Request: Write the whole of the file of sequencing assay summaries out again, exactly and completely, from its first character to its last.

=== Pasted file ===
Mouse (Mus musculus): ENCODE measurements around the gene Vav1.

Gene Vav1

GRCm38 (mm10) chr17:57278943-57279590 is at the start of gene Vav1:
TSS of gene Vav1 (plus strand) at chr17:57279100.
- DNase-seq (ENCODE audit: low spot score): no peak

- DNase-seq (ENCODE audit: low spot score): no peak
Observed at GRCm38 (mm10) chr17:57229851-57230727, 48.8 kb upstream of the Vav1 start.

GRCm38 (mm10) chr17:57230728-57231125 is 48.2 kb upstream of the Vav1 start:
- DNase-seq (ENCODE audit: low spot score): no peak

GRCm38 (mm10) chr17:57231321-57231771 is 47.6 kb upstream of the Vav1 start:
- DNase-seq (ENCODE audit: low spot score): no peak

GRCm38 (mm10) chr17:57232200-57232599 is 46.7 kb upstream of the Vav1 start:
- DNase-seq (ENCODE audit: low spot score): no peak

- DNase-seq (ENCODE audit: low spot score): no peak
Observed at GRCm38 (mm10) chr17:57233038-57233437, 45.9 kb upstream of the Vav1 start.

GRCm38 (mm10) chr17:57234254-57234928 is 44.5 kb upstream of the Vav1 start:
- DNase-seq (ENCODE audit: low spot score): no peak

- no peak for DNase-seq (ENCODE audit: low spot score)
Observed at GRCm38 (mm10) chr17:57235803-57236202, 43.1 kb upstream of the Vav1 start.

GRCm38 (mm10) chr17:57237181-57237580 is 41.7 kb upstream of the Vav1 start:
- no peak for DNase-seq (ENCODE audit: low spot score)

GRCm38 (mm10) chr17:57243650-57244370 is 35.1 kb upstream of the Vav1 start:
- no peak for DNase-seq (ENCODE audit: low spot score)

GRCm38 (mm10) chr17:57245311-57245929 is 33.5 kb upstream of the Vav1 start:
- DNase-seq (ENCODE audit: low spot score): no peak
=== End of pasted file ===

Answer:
Mouse (Mus musculus): ENCODE measurements around the gene Vav1.

Gene Vav1

GRCm38 (mm10) chr17:57278943-57279590 is at the start of gene Vav1:
TSS of gene Vav1 (plus strand) at chr17:57279100.
- DNase-seq (ENCODE audit: low spot score): no peak

- DNase-seq (ENCODE audit: low spot score): no peak
Observed at GRCm38 (mm10) chr17:57229851-57230727, 48.8 kb upstream of the Vav1 start.

GRCm38 (mm10) chr17:57230728-57231125 is 48.2 kb upstream of the Vav1 start:
- DNase-seq (ENCODE audit: low spot score): no peak

GRCm38 (mm10) chr17:57231321-57231771 is 47.6 kb upstream of the Vav1 start:
- DNase-seq (ENCODE audit: low spot score): no peak

GRCm38 (mm10) chr17:57232200-57232599 is 46.7 kb upstream of the Vav1 start:
- DNase-seq (ENCODE audit: low spot score): no peak

- DNase-seq (ENCODE audit: low spot score): no peak
Observed at GRCm38 (mm10) chr17:57233038-57233437, 45.9 kb upstream of the Vav1 start.

GRCm38 (mm10) chr17:57234254-57234928 is 44.5 kb upstream of the Vav1 start:
- DNase-seq (ENCODE audit: low spot score): no peak

- no peak for DNase-seq (ENCODE audit: low spot score)
Observed at GRCm38 (mm10) chr17:57235803-57236202, 43.1 kb upstream of the Vav1 start.

GRCm38 (mm10) chr17:57237181-57237580 is 41.7 kb upstream of the Vav1 start:
- no peak for DNase-seq (ENCODE audit: low spot score)

GRCm38 (mm10) chr17:57243650-57244370 is 35.1 kb upstream of the Vav1 start:
- no peak for DNase-seq (ENCODE audit: low spot score)

GRCm38 (mm10) chr17:57245311-57245929 is 33.5 kb upstream of the Vav1 start:
- DNase-seq (ENCODE audit: low spot score): no peak